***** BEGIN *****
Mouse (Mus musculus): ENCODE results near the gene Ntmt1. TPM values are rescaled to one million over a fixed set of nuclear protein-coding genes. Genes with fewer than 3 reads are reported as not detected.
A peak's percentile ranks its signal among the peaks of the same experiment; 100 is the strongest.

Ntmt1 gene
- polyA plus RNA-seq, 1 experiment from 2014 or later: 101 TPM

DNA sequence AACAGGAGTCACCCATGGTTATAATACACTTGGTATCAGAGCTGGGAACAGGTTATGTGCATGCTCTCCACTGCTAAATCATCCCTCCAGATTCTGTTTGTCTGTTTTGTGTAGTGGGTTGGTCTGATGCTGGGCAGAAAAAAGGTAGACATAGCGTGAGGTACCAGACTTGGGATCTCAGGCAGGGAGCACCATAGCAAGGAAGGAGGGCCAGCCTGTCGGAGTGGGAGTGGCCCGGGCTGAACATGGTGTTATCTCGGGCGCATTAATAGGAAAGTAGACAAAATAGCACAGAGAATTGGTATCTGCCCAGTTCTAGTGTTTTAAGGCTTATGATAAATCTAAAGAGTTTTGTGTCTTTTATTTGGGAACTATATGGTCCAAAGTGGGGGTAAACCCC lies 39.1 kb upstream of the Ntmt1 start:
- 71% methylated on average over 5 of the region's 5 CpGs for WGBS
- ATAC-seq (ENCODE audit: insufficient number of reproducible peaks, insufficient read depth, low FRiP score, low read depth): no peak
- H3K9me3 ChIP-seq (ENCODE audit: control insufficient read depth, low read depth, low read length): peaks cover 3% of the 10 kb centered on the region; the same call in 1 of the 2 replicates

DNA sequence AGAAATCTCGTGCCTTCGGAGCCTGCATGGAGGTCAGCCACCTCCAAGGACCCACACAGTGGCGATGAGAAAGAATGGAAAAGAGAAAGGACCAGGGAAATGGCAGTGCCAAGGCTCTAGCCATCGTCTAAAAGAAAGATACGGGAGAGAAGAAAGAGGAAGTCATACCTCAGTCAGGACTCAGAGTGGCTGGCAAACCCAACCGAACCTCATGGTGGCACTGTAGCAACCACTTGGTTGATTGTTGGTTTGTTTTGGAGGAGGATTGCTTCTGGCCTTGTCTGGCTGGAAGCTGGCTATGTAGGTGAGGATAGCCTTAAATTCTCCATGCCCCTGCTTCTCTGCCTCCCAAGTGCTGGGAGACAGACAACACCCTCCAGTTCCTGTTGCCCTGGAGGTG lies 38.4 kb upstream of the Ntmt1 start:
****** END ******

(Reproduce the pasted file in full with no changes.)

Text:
Mouse (Mus musculus): ENCODE results near the gene Ntmt1. TPM values are rescaled to one million over a fixed set of nuclear protein-coding genes. Genes with fewer than 3 reads are reported as not detected.
A peak's percentile ranks its signal among the peaks of the same experiment; 100 is the strongest.

Ntmt1 gene
- polyA plus RNA-seq, 1 experiment from 2014 or later: 101 TPM

DNA sequence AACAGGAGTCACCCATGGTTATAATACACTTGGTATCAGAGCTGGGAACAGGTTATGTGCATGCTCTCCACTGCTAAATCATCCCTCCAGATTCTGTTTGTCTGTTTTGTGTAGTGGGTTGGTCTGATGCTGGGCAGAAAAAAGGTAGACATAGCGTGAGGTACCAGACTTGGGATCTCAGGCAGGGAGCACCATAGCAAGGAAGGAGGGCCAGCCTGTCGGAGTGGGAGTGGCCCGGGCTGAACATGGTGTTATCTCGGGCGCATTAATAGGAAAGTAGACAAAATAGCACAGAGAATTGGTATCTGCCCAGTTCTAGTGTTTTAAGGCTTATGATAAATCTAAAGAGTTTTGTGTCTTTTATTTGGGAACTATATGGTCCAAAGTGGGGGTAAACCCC lies 39.1 kb upstream of the Ntmt1 start:
- 71% methylated on average over 5 of the region's 5 CpGs for WGBS
- ATAC-seq (ENCODE audit: insufficient number of reproducible peaks, insufficient read depth, low FRiP score, low read depth): no peak
- H3K9me3 ChIP-seq (ENCODE audit: control insufficient read depth, low read depth, low read length): peaks cover 3% of the 10 kb centered on the region; the same call in 1 of the 2 replicates

DNA sequence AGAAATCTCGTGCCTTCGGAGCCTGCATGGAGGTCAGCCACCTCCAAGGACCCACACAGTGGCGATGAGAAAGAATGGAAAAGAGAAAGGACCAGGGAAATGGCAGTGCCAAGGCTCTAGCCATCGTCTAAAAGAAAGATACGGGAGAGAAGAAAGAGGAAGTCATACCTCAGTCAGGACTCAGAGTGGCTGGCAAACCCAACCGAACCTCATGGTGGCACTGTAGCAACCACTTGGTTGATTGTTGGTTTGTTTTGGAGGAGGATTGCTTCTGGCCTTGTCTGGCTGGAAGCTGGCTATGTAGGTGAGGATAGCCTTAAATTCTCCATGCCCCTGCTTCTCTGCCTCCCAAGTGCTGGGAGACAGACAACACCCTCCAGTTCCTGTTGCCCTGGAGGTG lies 38.4 kb upstream of the Ntmt1 start: